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A Peer-led Outreach Session Story

Participants of the Ni-Yetu outreach session during snack time

As part of the on-going Ni-Yetu project led by Plan International Uganda, which we have discussed here and here, in early April the Girl Up Initiative Uganda (GUIU) team visited a peer-led outreach session led by a pair of trained peer educators (PE’s) Charlotte and Abel, in the Nakawa Division of Kampala. This was one of fourteen sessions focusing on youth sexual and reproductive health and rights (SRHR), gender-based violence prevention, social protection, and life skills building. All these are critical pieces to ensuring Ugandan youth become responsible and empowered citizens and leaders in their communities who take ownership of the challenges they face and act as agents of change in facilitating solutions.

GUIU Program Officer, Clare, was instantly impressed by the work of Charlotte and Abel who GUIU selected out of 30 youth leaders in their division to educate and empower their peers. Not only were the peer educators tasked with training their peers they also had to mobilize youth to attend the sessions. The time and effort required to mobilize the youth participants in Nakawa was considerably more, compared to other divisions, where the PEs were able to include their youth group members as participants. For this pair however, they had to engage on canvassing, and go door-to-door in the community to attract participants since the members of their youth groups were over 24-years old, and therefore not eligible to join the outreach sessions. It took much time but was necessary in order to converse with the parents of the youth and convince them that their children would be safe during the sessions, and would be learning valuable information. This was a great learning experience for our Ni-Yetu peer educators. It was also a chance for the PEs to witness the living conditions of the youth in their community, where they found that many of the youth were suffering from severe cases of food insecurity, going on without much more than one meal a day.

The PEs (Abel on far left and Charlotte on far right) with some of the participants outside the Mbuya Reach Out Center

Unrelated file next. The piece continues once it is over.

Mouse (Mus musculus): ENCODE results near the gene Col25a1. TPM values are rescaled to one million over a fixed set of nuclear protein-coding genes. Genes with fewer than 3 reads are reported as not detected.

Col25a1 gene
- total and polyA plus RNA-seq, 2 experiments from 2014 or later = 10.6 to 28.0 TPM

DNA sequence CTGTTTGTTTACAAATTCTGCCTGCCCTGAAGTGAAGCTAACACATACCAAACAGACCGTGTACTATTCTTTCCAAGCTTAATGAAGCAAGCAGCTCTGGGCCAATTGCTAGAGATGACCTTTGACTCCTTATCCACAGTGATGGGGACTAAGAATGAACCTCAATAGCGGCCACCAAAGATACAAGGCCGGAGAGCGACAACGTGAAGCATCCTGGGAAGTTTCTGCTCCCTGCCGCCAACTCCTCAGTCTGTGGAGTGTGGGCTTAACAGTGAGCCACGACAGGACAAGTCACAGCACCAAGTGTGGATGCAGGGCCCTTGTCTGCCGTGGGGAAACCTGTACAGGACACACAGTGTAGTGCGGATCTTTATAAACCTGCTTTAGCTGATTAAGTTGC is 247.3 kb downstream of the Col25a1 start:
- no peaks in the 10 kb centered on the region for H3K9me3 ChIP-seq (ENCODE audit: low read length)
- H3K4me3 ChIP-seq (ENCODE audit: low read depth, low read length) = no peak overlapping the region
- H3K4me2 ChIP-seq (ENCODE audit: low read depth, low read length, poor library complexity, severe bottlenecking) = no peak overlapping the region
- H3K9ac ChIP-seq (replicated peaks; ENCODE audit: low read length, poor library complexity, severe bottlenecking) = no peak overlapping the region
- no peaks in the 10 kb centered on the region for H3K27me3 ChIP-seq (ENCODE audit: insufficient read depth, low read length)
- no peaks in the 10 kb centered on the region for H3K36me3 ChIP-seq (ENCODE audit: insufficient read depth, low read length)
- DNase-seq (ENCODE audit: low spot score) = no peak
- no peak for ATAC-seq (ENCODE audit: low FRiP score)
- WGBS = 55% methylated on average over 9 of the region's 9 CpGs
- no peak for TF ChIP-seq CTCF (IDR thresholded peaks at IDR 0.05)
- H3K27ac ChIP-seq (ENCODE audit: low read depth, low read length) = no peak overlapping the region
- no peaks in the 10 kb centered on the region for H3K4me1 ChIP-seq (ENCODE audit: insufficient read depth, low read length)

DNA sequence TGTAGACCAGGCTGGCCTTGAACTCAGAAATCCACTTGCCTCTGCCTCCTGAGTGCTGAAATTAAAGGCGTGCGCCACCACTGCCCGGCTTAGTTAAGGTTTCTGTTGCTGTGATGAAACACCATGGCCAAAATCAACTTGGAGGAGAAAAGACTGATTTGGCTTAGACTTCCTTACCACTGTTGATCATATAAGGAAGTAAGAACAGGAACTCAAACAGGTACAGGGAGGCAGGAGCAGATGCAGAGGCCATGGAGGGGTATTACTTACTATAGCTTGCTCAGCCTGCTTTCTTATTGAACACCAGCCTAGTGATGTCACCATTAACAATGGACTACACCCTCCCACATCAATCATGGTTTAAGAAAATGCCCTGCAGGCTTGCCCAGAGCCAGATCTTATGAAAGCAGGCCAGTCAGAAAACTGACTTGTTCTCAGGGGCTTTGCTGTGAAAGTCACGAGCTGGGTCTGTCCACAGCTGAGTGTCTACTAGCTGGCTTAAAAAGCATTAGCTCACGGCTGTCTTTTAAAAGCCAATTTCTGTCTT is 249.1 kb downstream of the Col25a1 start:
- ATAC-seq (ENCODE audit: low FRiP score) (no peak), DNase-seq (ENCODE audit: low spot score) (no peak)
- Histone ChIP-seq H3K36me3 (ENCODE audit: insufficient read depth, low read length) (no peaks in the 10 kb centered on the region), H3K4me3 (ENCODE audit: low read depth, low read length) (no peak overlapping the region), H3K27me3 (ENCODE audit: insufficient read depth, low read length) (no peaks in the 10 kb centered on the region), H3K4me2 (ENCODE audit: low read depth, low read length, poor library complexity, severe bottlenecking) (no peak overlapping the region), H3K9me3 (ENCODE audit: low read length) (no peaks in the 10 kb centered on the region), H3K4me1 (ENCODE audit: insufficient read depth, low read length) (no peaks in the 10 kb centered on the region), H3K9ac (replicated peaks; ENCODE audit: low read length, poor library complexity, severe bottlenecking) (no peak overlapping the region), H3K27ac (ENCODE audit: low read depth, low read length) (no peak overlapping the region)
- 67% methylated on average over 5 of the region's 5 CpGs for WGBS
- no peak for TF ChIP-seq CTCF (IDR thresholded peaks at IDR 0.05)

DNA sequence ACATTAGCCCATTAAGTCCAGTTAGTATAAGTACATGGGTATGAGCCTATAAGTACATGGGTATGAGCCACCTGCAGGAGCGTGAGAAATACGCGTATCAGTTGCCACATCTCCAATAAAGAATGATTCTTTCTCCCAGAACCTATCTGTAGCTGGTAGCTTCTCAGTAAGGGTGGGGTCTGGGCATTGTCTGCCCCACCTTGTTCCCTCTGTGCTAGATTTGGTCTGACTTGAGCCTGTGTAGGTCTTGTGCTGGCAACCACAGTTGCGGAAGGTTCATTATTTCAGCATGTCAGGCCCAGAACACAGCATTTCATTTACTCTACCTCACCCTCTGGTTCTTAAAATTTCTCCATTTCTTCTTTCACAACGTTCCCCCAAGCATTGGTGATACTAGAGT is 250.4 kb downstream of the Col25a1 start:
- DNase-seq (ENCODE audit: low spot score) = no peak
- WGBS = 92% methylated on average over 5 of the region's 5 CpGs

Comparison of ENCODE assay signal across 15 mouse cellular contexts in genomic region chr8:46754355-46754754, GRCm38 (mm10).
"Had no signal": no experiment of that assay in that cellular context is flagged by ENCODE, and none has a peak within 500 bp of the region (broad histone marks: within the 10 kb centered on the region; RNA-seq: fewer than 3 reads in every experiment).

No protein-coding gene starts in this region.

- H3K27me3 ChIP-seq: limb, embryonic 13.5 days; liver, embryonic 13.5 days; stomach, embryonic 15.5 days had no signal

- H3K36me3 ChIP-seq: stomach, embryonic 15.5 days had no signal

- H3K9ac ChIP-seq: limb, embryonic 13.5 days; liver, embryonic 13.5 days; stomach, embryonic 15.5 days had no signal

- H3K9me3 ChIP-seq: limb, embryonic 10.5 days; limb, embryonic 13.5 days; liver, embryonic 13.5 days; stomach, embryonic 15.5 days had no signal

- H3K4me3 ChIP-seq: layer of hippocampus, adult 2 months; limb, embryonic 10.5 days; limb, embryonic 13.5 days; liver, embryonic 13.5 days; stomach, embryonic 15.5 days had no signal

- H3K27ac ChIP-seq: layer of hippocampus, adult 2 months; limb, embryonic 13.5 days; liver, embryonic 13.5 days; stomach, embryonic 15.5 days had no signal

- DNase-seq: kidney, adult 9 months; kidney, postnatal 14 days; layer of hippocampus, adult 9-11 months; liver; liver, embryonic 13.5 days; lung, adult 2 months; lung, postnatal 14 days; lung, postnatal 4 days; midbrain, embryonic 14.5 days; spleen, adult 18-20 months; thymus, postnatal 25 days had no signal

One particularly striking case was Waswa’s story, a 19-year-old disabled boy. He was orphaned at a young age when both his parents died, and as a result he had never attended school. When the PEs met him in his home, he was living with his older sister who was worried that he wouldn’t be able to attend the sessions because he can’t walk across the road alone. The PEs assured her to allow him to attend, and for a few sessions, Abel helped him by coming to his home and accompanying him across the street. Afterwards, Waswa was able to come on his own.

Waswa outside the peer-led outreach session

At the training session Waswa was overjoyed, iterating that since joining he has “appreciated the friendships and sharing his story with the others.” He was given the opportunity to leave his home and meet other youth, while learning valuable life skills and SRHR information.

Despite facing several challenges during the outreach session at Mbuya Reach Out Center, youth participants expressed that it is a continual learning experience; and that they will share their knowledge and best practices and encourage their fellow youth to join the next cohort.

We will keep you updated on the peer educator progress and the outreach sessions as the Ni-Yetu project continues! GUIU is so proud of their dedication and enthusiasm for the project and the empowerment of Ugandan youth!

 
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